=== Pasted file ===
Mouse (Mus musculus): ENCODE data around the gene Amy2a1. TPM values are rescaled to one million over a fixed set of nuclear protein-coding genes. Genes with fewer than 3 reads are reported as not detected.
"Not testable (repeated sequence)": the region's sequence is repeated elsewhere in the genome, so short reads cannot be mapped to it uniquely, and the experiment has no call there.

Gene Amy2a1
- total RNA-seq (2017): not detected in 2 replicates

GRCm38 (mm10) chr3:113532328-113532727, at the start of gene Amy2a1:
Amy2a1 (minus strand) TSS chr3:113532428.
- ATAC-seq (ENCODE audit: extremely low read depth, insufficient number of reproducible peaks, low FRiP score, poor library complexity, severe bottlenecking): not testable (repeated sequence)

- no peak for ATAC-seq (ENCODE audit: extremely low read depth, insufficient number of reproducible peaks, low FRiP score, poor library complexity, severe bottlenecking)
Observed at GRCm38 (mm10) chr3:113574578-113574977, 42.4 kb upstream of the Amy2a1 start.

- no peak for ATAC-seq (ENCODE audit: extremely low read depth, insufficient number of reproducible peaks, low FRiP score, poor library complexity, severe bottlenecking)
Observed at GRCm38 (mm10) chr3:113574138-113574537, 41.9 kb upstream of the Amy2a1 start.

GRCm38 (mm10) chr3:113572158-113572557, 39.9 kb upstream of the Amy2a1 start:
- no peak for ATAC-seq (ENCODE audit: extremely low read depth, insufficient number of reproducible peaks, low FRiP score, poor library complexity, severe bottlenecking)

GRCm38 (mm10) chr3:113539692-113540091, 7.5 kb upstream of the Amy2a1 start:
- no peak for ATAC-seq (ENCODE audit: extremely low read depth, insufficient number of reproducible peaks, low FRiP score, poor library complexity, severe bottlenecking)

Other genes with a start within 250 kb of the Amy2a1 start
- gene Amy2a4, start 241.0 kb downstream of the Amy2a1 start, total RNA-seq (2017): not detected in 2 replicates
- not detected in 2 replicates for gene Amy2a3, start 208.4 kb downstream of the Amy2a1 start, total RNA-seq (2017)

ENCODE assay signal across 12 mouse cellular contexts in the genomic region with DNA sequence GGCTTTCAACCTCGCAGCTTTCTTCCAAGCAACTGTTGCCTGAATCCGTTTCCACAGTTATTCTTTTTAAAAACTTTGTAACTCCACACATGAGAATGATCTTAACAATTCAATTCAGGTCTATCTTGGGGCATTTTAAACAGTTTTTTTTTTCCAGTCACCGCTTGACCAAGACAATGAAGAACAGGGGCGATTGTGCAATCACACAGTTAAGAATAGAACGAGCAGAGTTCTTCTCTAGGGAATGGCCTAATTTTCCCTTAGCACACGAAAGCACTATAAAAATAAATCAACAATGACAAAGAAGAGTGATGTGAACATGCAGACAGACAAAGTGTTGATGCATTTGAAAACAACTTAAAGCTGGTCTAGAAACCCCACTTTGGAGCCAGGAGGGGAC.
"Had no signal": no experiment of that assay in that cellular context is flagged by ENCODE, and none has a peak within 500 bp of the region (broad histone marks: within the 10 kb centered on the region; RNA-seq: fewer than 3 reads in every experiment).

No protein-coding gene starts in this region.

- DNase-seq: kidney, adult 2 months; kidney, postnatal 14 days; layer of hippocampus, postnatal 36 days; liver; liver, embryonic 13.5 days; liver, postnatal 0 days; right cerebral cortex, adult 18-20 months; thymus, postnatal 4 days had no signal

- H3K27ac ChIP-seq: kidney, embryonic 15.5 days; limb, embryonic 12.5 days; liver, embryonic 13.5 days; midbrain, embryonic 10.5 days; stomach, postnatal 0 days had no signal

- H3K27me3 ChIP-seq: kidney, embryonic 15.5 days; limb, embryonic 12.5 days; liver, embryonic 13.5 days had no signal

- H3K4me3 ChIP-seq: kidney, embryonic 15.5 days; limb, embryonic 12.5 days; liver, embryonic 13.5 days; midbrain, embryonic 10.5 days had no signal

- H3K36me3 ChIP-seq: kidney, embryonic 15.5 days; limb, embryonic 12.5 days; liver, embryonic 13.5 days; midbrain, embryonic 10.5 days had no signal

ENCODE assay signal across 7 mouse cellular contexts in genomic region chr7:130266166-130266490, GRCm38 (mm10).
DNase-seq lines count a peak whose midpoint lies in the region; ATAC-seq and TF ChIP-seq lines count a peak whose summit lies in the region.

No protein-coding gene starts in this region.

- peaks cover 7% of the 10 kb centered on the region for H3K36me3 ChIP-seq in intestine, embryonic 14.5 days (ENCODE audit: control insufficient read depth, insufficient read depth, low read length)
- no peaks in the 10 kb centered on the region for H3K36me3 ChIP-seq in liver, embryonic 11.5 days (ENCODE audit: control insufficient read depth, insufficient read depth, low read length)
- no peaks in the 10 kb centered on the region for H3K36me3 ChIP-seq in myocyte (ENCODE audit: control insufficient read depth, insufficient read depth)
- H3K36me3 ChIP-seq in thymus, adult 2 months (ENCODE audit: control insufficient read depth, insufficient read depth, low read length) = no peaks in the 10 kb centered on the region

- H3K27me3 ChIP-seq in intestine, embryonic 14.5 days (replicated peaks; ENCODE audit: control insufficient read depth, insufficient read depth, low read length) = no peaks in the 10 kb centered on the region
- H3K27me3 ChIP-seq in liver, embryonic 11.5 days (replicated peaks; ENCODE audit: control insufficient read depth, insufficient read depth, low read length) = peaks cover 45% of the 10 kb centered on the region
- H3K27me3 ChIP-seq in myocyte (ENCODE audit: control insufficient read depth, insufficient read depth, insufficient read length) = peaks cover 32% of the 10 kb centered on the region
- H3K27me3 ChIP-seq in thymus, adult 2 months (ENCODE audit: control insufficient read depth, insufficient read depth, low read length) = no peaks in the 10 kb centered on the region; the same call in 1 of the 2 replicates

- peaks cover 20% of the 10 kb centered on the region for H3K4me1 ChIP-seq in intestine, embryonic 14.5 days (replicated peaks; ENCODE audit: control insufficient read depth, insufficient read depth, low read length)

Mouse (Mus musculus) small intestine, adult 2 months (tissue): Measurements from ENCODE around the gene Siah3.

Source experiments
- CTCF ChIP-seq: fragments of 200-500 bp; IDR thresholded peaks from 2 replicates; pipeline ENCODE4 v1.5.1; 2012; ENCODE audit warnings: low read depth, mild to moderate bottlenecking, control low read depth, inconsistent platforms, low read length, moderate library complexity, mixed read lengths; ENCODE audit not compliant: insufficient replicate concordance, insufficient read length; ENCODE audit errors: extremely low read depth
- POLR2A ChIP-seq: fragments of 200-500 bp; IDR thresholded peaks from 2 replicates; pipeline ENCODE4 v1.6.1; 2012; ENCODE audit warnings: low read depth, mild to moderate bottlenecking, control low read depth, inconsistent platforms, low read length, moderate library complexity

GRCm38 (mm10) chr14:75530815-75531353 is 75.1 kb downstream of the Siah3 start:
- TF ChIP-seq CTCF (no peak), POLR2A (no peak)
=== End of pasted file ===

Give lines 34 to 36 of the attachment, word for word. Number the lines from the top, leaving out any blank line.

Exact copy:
- H3K27me3 ChIP-seq in intestine, embryonic 14.5 days (replicated peaks; ENCODE audit: control insufficient read depth, insufficient read depth, low read length) = no peaks in the 10 kb centered on the region
- H3K27me3 ChIP-seq in liver, embryonic 11.5 days (replicated peaks; ENCODE audit: control insufficient read depth, insufficient read depth, low read length) = peaks cover 45% of the 10 kb centered on the region
- H3K27me3 ChIP-seq in myocyte (ENCODE audit: control insufficient read depth, insufficient read depth, insufficient read length) = peaks cover 32% of the 10 kb centered on the region